Tom
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Old 18.11.2016, 10:32
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Re: Adult Dyslexia

There is no treatment per se, but there are compensatory strategies.

Audio books, speech to text programs for writing. If you use a computer a lot, there is a dyslexic font making reading and writing (typing) easier.

There are different kinds of dyslexia - not everyone switches letters, some people have different ways of reading, having to do with the way you process spacing.

It may or may not impact spacial recognition.

I have some form of it as well.... useful to know.
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Old 18.11.2016, 10:32
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Re: Adult Dyslexia

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Also, sometimes highways signs.

Tom


Now that could be a different story? :-)


Agree, with 34 you probably have most of the strategies for living with dyslexia. Most of the methods I am aware of (from a friend who has it and whose daughter is affected) are directed at children and coping techniques at school (which can be used later on obviously at work).


And as there is no real cure/pill to cure, what do you expect from the diagnosis? Just curious
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Old 18.11.2016, 10:37
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Re: Adult Dyslexia

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My husband is 34 years old and has just realized he has grown up with the symptoms of dyslexia. We moved to Switzerland 6 months ago. Does anyone know of any diagnosis or treatment centers here in Switzerland for adults?
I think the OP is looking for a confirmation of diagnosis seeing as the husband seems to have only "realised" he has some symptoms at this stage. Maybe he needs some guidance and understanding as well as a measure of the degree to which he is affected?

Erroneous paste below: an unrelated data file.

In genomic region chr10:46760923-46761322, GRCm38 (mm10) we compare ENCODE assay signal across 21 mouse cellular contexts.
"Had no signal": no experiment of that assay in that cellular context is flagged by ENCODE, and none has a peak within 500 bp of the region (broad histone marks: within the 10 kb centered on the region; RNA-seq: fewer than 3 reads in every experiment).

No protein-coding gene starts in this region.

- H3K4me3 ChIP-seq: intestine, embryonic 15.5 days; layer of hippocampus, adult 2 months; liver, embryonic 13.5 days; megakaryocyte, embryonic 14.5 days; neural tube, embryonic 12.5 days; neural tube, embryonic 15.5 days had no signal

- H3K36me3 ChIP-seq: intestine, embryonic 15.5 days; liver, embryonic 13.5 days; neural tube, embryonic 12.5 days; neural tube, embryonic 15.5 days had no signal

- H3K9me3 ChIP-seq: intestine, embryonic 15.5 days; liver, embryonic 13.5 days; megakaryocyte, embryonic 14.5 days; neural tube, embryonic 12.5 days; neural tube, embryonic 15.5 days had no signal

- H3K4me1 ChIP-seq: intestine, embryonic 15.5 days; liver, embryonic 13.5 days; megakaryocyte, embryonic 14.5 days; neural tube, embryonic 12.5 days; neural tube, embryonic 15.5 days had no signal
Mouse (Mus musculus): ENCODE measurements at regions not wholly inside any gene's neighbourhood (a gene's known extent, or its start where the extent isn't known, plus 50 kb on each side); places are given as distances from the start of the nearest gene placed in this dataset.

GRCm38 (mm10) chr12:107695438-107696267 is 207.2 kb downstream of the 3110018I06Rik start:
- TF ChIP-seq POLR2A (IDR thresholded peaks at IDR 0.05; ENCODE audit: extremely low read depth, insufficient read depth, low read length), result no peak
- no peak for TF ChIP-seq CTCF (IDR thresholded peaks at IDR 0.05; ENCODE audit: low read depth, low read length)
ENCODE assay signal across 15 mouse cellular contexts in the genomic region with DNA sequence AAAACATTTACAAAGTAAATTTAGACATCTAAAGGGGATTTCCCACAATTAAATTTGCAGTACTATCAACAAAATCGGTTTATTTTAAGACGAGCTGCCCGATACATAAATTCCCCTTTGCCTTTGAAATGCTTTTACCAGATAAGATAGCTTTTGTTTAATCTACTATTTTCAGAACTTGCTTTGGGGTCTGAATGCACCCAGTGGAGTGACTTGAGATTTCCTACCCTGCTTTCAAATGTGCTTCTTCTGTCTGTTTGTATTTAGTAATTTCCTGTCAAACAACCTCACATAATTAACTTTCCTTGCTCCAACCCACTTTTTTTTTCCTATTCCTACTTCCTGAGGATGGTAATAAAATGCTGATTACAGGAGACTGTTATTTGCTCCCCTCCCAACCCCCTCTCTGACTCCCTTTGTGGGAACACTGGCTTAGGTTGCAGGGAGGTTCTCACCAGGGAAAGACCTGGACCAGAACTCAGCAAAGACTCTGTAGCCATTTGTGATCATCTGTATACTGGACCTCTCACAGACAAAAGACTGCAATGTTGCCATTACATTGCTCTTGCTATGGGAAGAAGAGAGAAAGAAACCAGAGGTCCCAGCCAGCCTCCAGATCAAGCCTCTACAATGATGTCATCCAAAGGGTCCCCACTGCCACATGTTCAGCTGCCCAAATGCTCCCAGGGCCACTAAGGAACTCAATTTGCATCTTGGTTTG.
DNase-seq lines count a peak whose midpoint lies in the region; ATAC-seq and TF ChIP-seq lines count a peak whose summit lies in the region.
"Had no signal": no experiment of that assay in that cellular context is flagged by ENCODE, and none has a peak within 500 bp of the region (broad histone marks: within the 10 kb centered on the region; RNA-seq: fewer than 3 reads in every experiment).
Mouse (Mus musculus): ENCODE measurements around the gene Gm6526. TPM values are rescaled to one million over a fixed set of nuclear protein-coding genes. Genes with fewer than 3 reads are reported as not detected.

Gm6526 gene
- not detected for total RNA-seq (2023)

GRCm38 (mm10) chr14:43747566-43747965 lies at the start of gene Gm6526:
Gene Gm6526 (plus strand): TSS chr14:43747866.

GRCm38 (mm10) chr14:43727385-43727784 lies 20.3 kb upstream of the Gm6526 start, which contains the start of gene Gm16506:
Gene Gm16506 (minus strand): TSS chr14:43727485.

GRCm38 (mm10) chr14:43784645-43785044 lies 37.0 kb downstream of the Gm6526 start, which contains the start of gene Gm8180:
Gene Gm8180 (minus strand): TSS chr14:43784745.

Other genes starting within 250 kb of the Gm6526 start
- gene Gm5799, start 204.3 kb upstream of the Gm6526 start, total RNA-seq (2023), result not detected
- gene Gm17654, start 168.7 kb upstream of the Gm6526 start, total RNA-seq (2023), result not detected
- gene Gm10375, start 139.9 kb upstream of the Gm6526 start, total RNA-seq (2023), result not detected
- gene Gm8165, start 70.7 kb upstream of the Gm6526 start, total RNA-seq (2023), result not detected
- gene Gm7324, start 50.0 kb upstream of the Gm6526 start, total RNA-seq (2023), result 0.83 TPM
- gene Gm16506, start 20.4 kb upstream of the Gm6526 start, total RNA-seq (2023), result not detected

Maybe he feels (like anyone would) that he would cope better if there was some kind of formal diagnosis which he can then work with.
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Old 18.11.2016, 10:51
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Re: Adult Dyslexia

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It is.

A friend could read technical material with no problems, but anything else, forget it.

My mother is a specialist in dyslexia, and when I asked her if there was anything my friend could do (early 30s), she said 'not really'. And then 'and by the way, you are slightly dyslexic yourself'.

I normally have no problems with it, but sometimes I'll be reading a book and realize that the last several paragraphs made no sense whatsoever, and have to read them again. Also, sometimes highways signs.

Tom
Is that why all the glasses are different in the cabinet than ?

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Old 18.11.2016, 10:54
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Re: Adult Dyslexia

vvv.dis13xya.com/holpline ?
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Old 18.11.2016, 10:55
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Re: Adult Dyslexia

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vvv.dis13xya.com/holpline ?


Now thatīs bad ;-)
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Old 18.11.2016, 11:40
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Re: Adult Dyslexia

Thank you for those whose reply was helpful....
A few have asked why it would be good to know.
Well when my husband told me, after researching the topic recently, that he was sure he had Dyslexia, it was like a weight off his shoulders. He realized why he struggled in school and now why he still struggles with reading and communicating his thoughts. He has low self esteem because of this and has always felt that he is stupid. Yes he has done well for himself, however he is required often to read in public and give presentations. When he does he stumbles and stammers at times and his reading isn't good at all and isn't fluent, which leaves people thinking he is unintelligent (which he isn't) or that he hasn't even bothered to try and leaves him feeling humiliated, like he wants to give up. He sometimes takes awhile to respond in communication which leaves some people thinking he is weird. So a diagnosis would be a start to receiving some help. Any help that is out there to improve his reading and comprehension would be great. I have researched in Australia the topic and there are programs for adults to help them with improving their reading and learning and sonic treatment etc. Was just curious if there was something similar here, however I guess it would need to be in English. If not, even just a diagnosis would just help him understand why he is like that, not stupid and would help "others" to be more compassionate and understanding.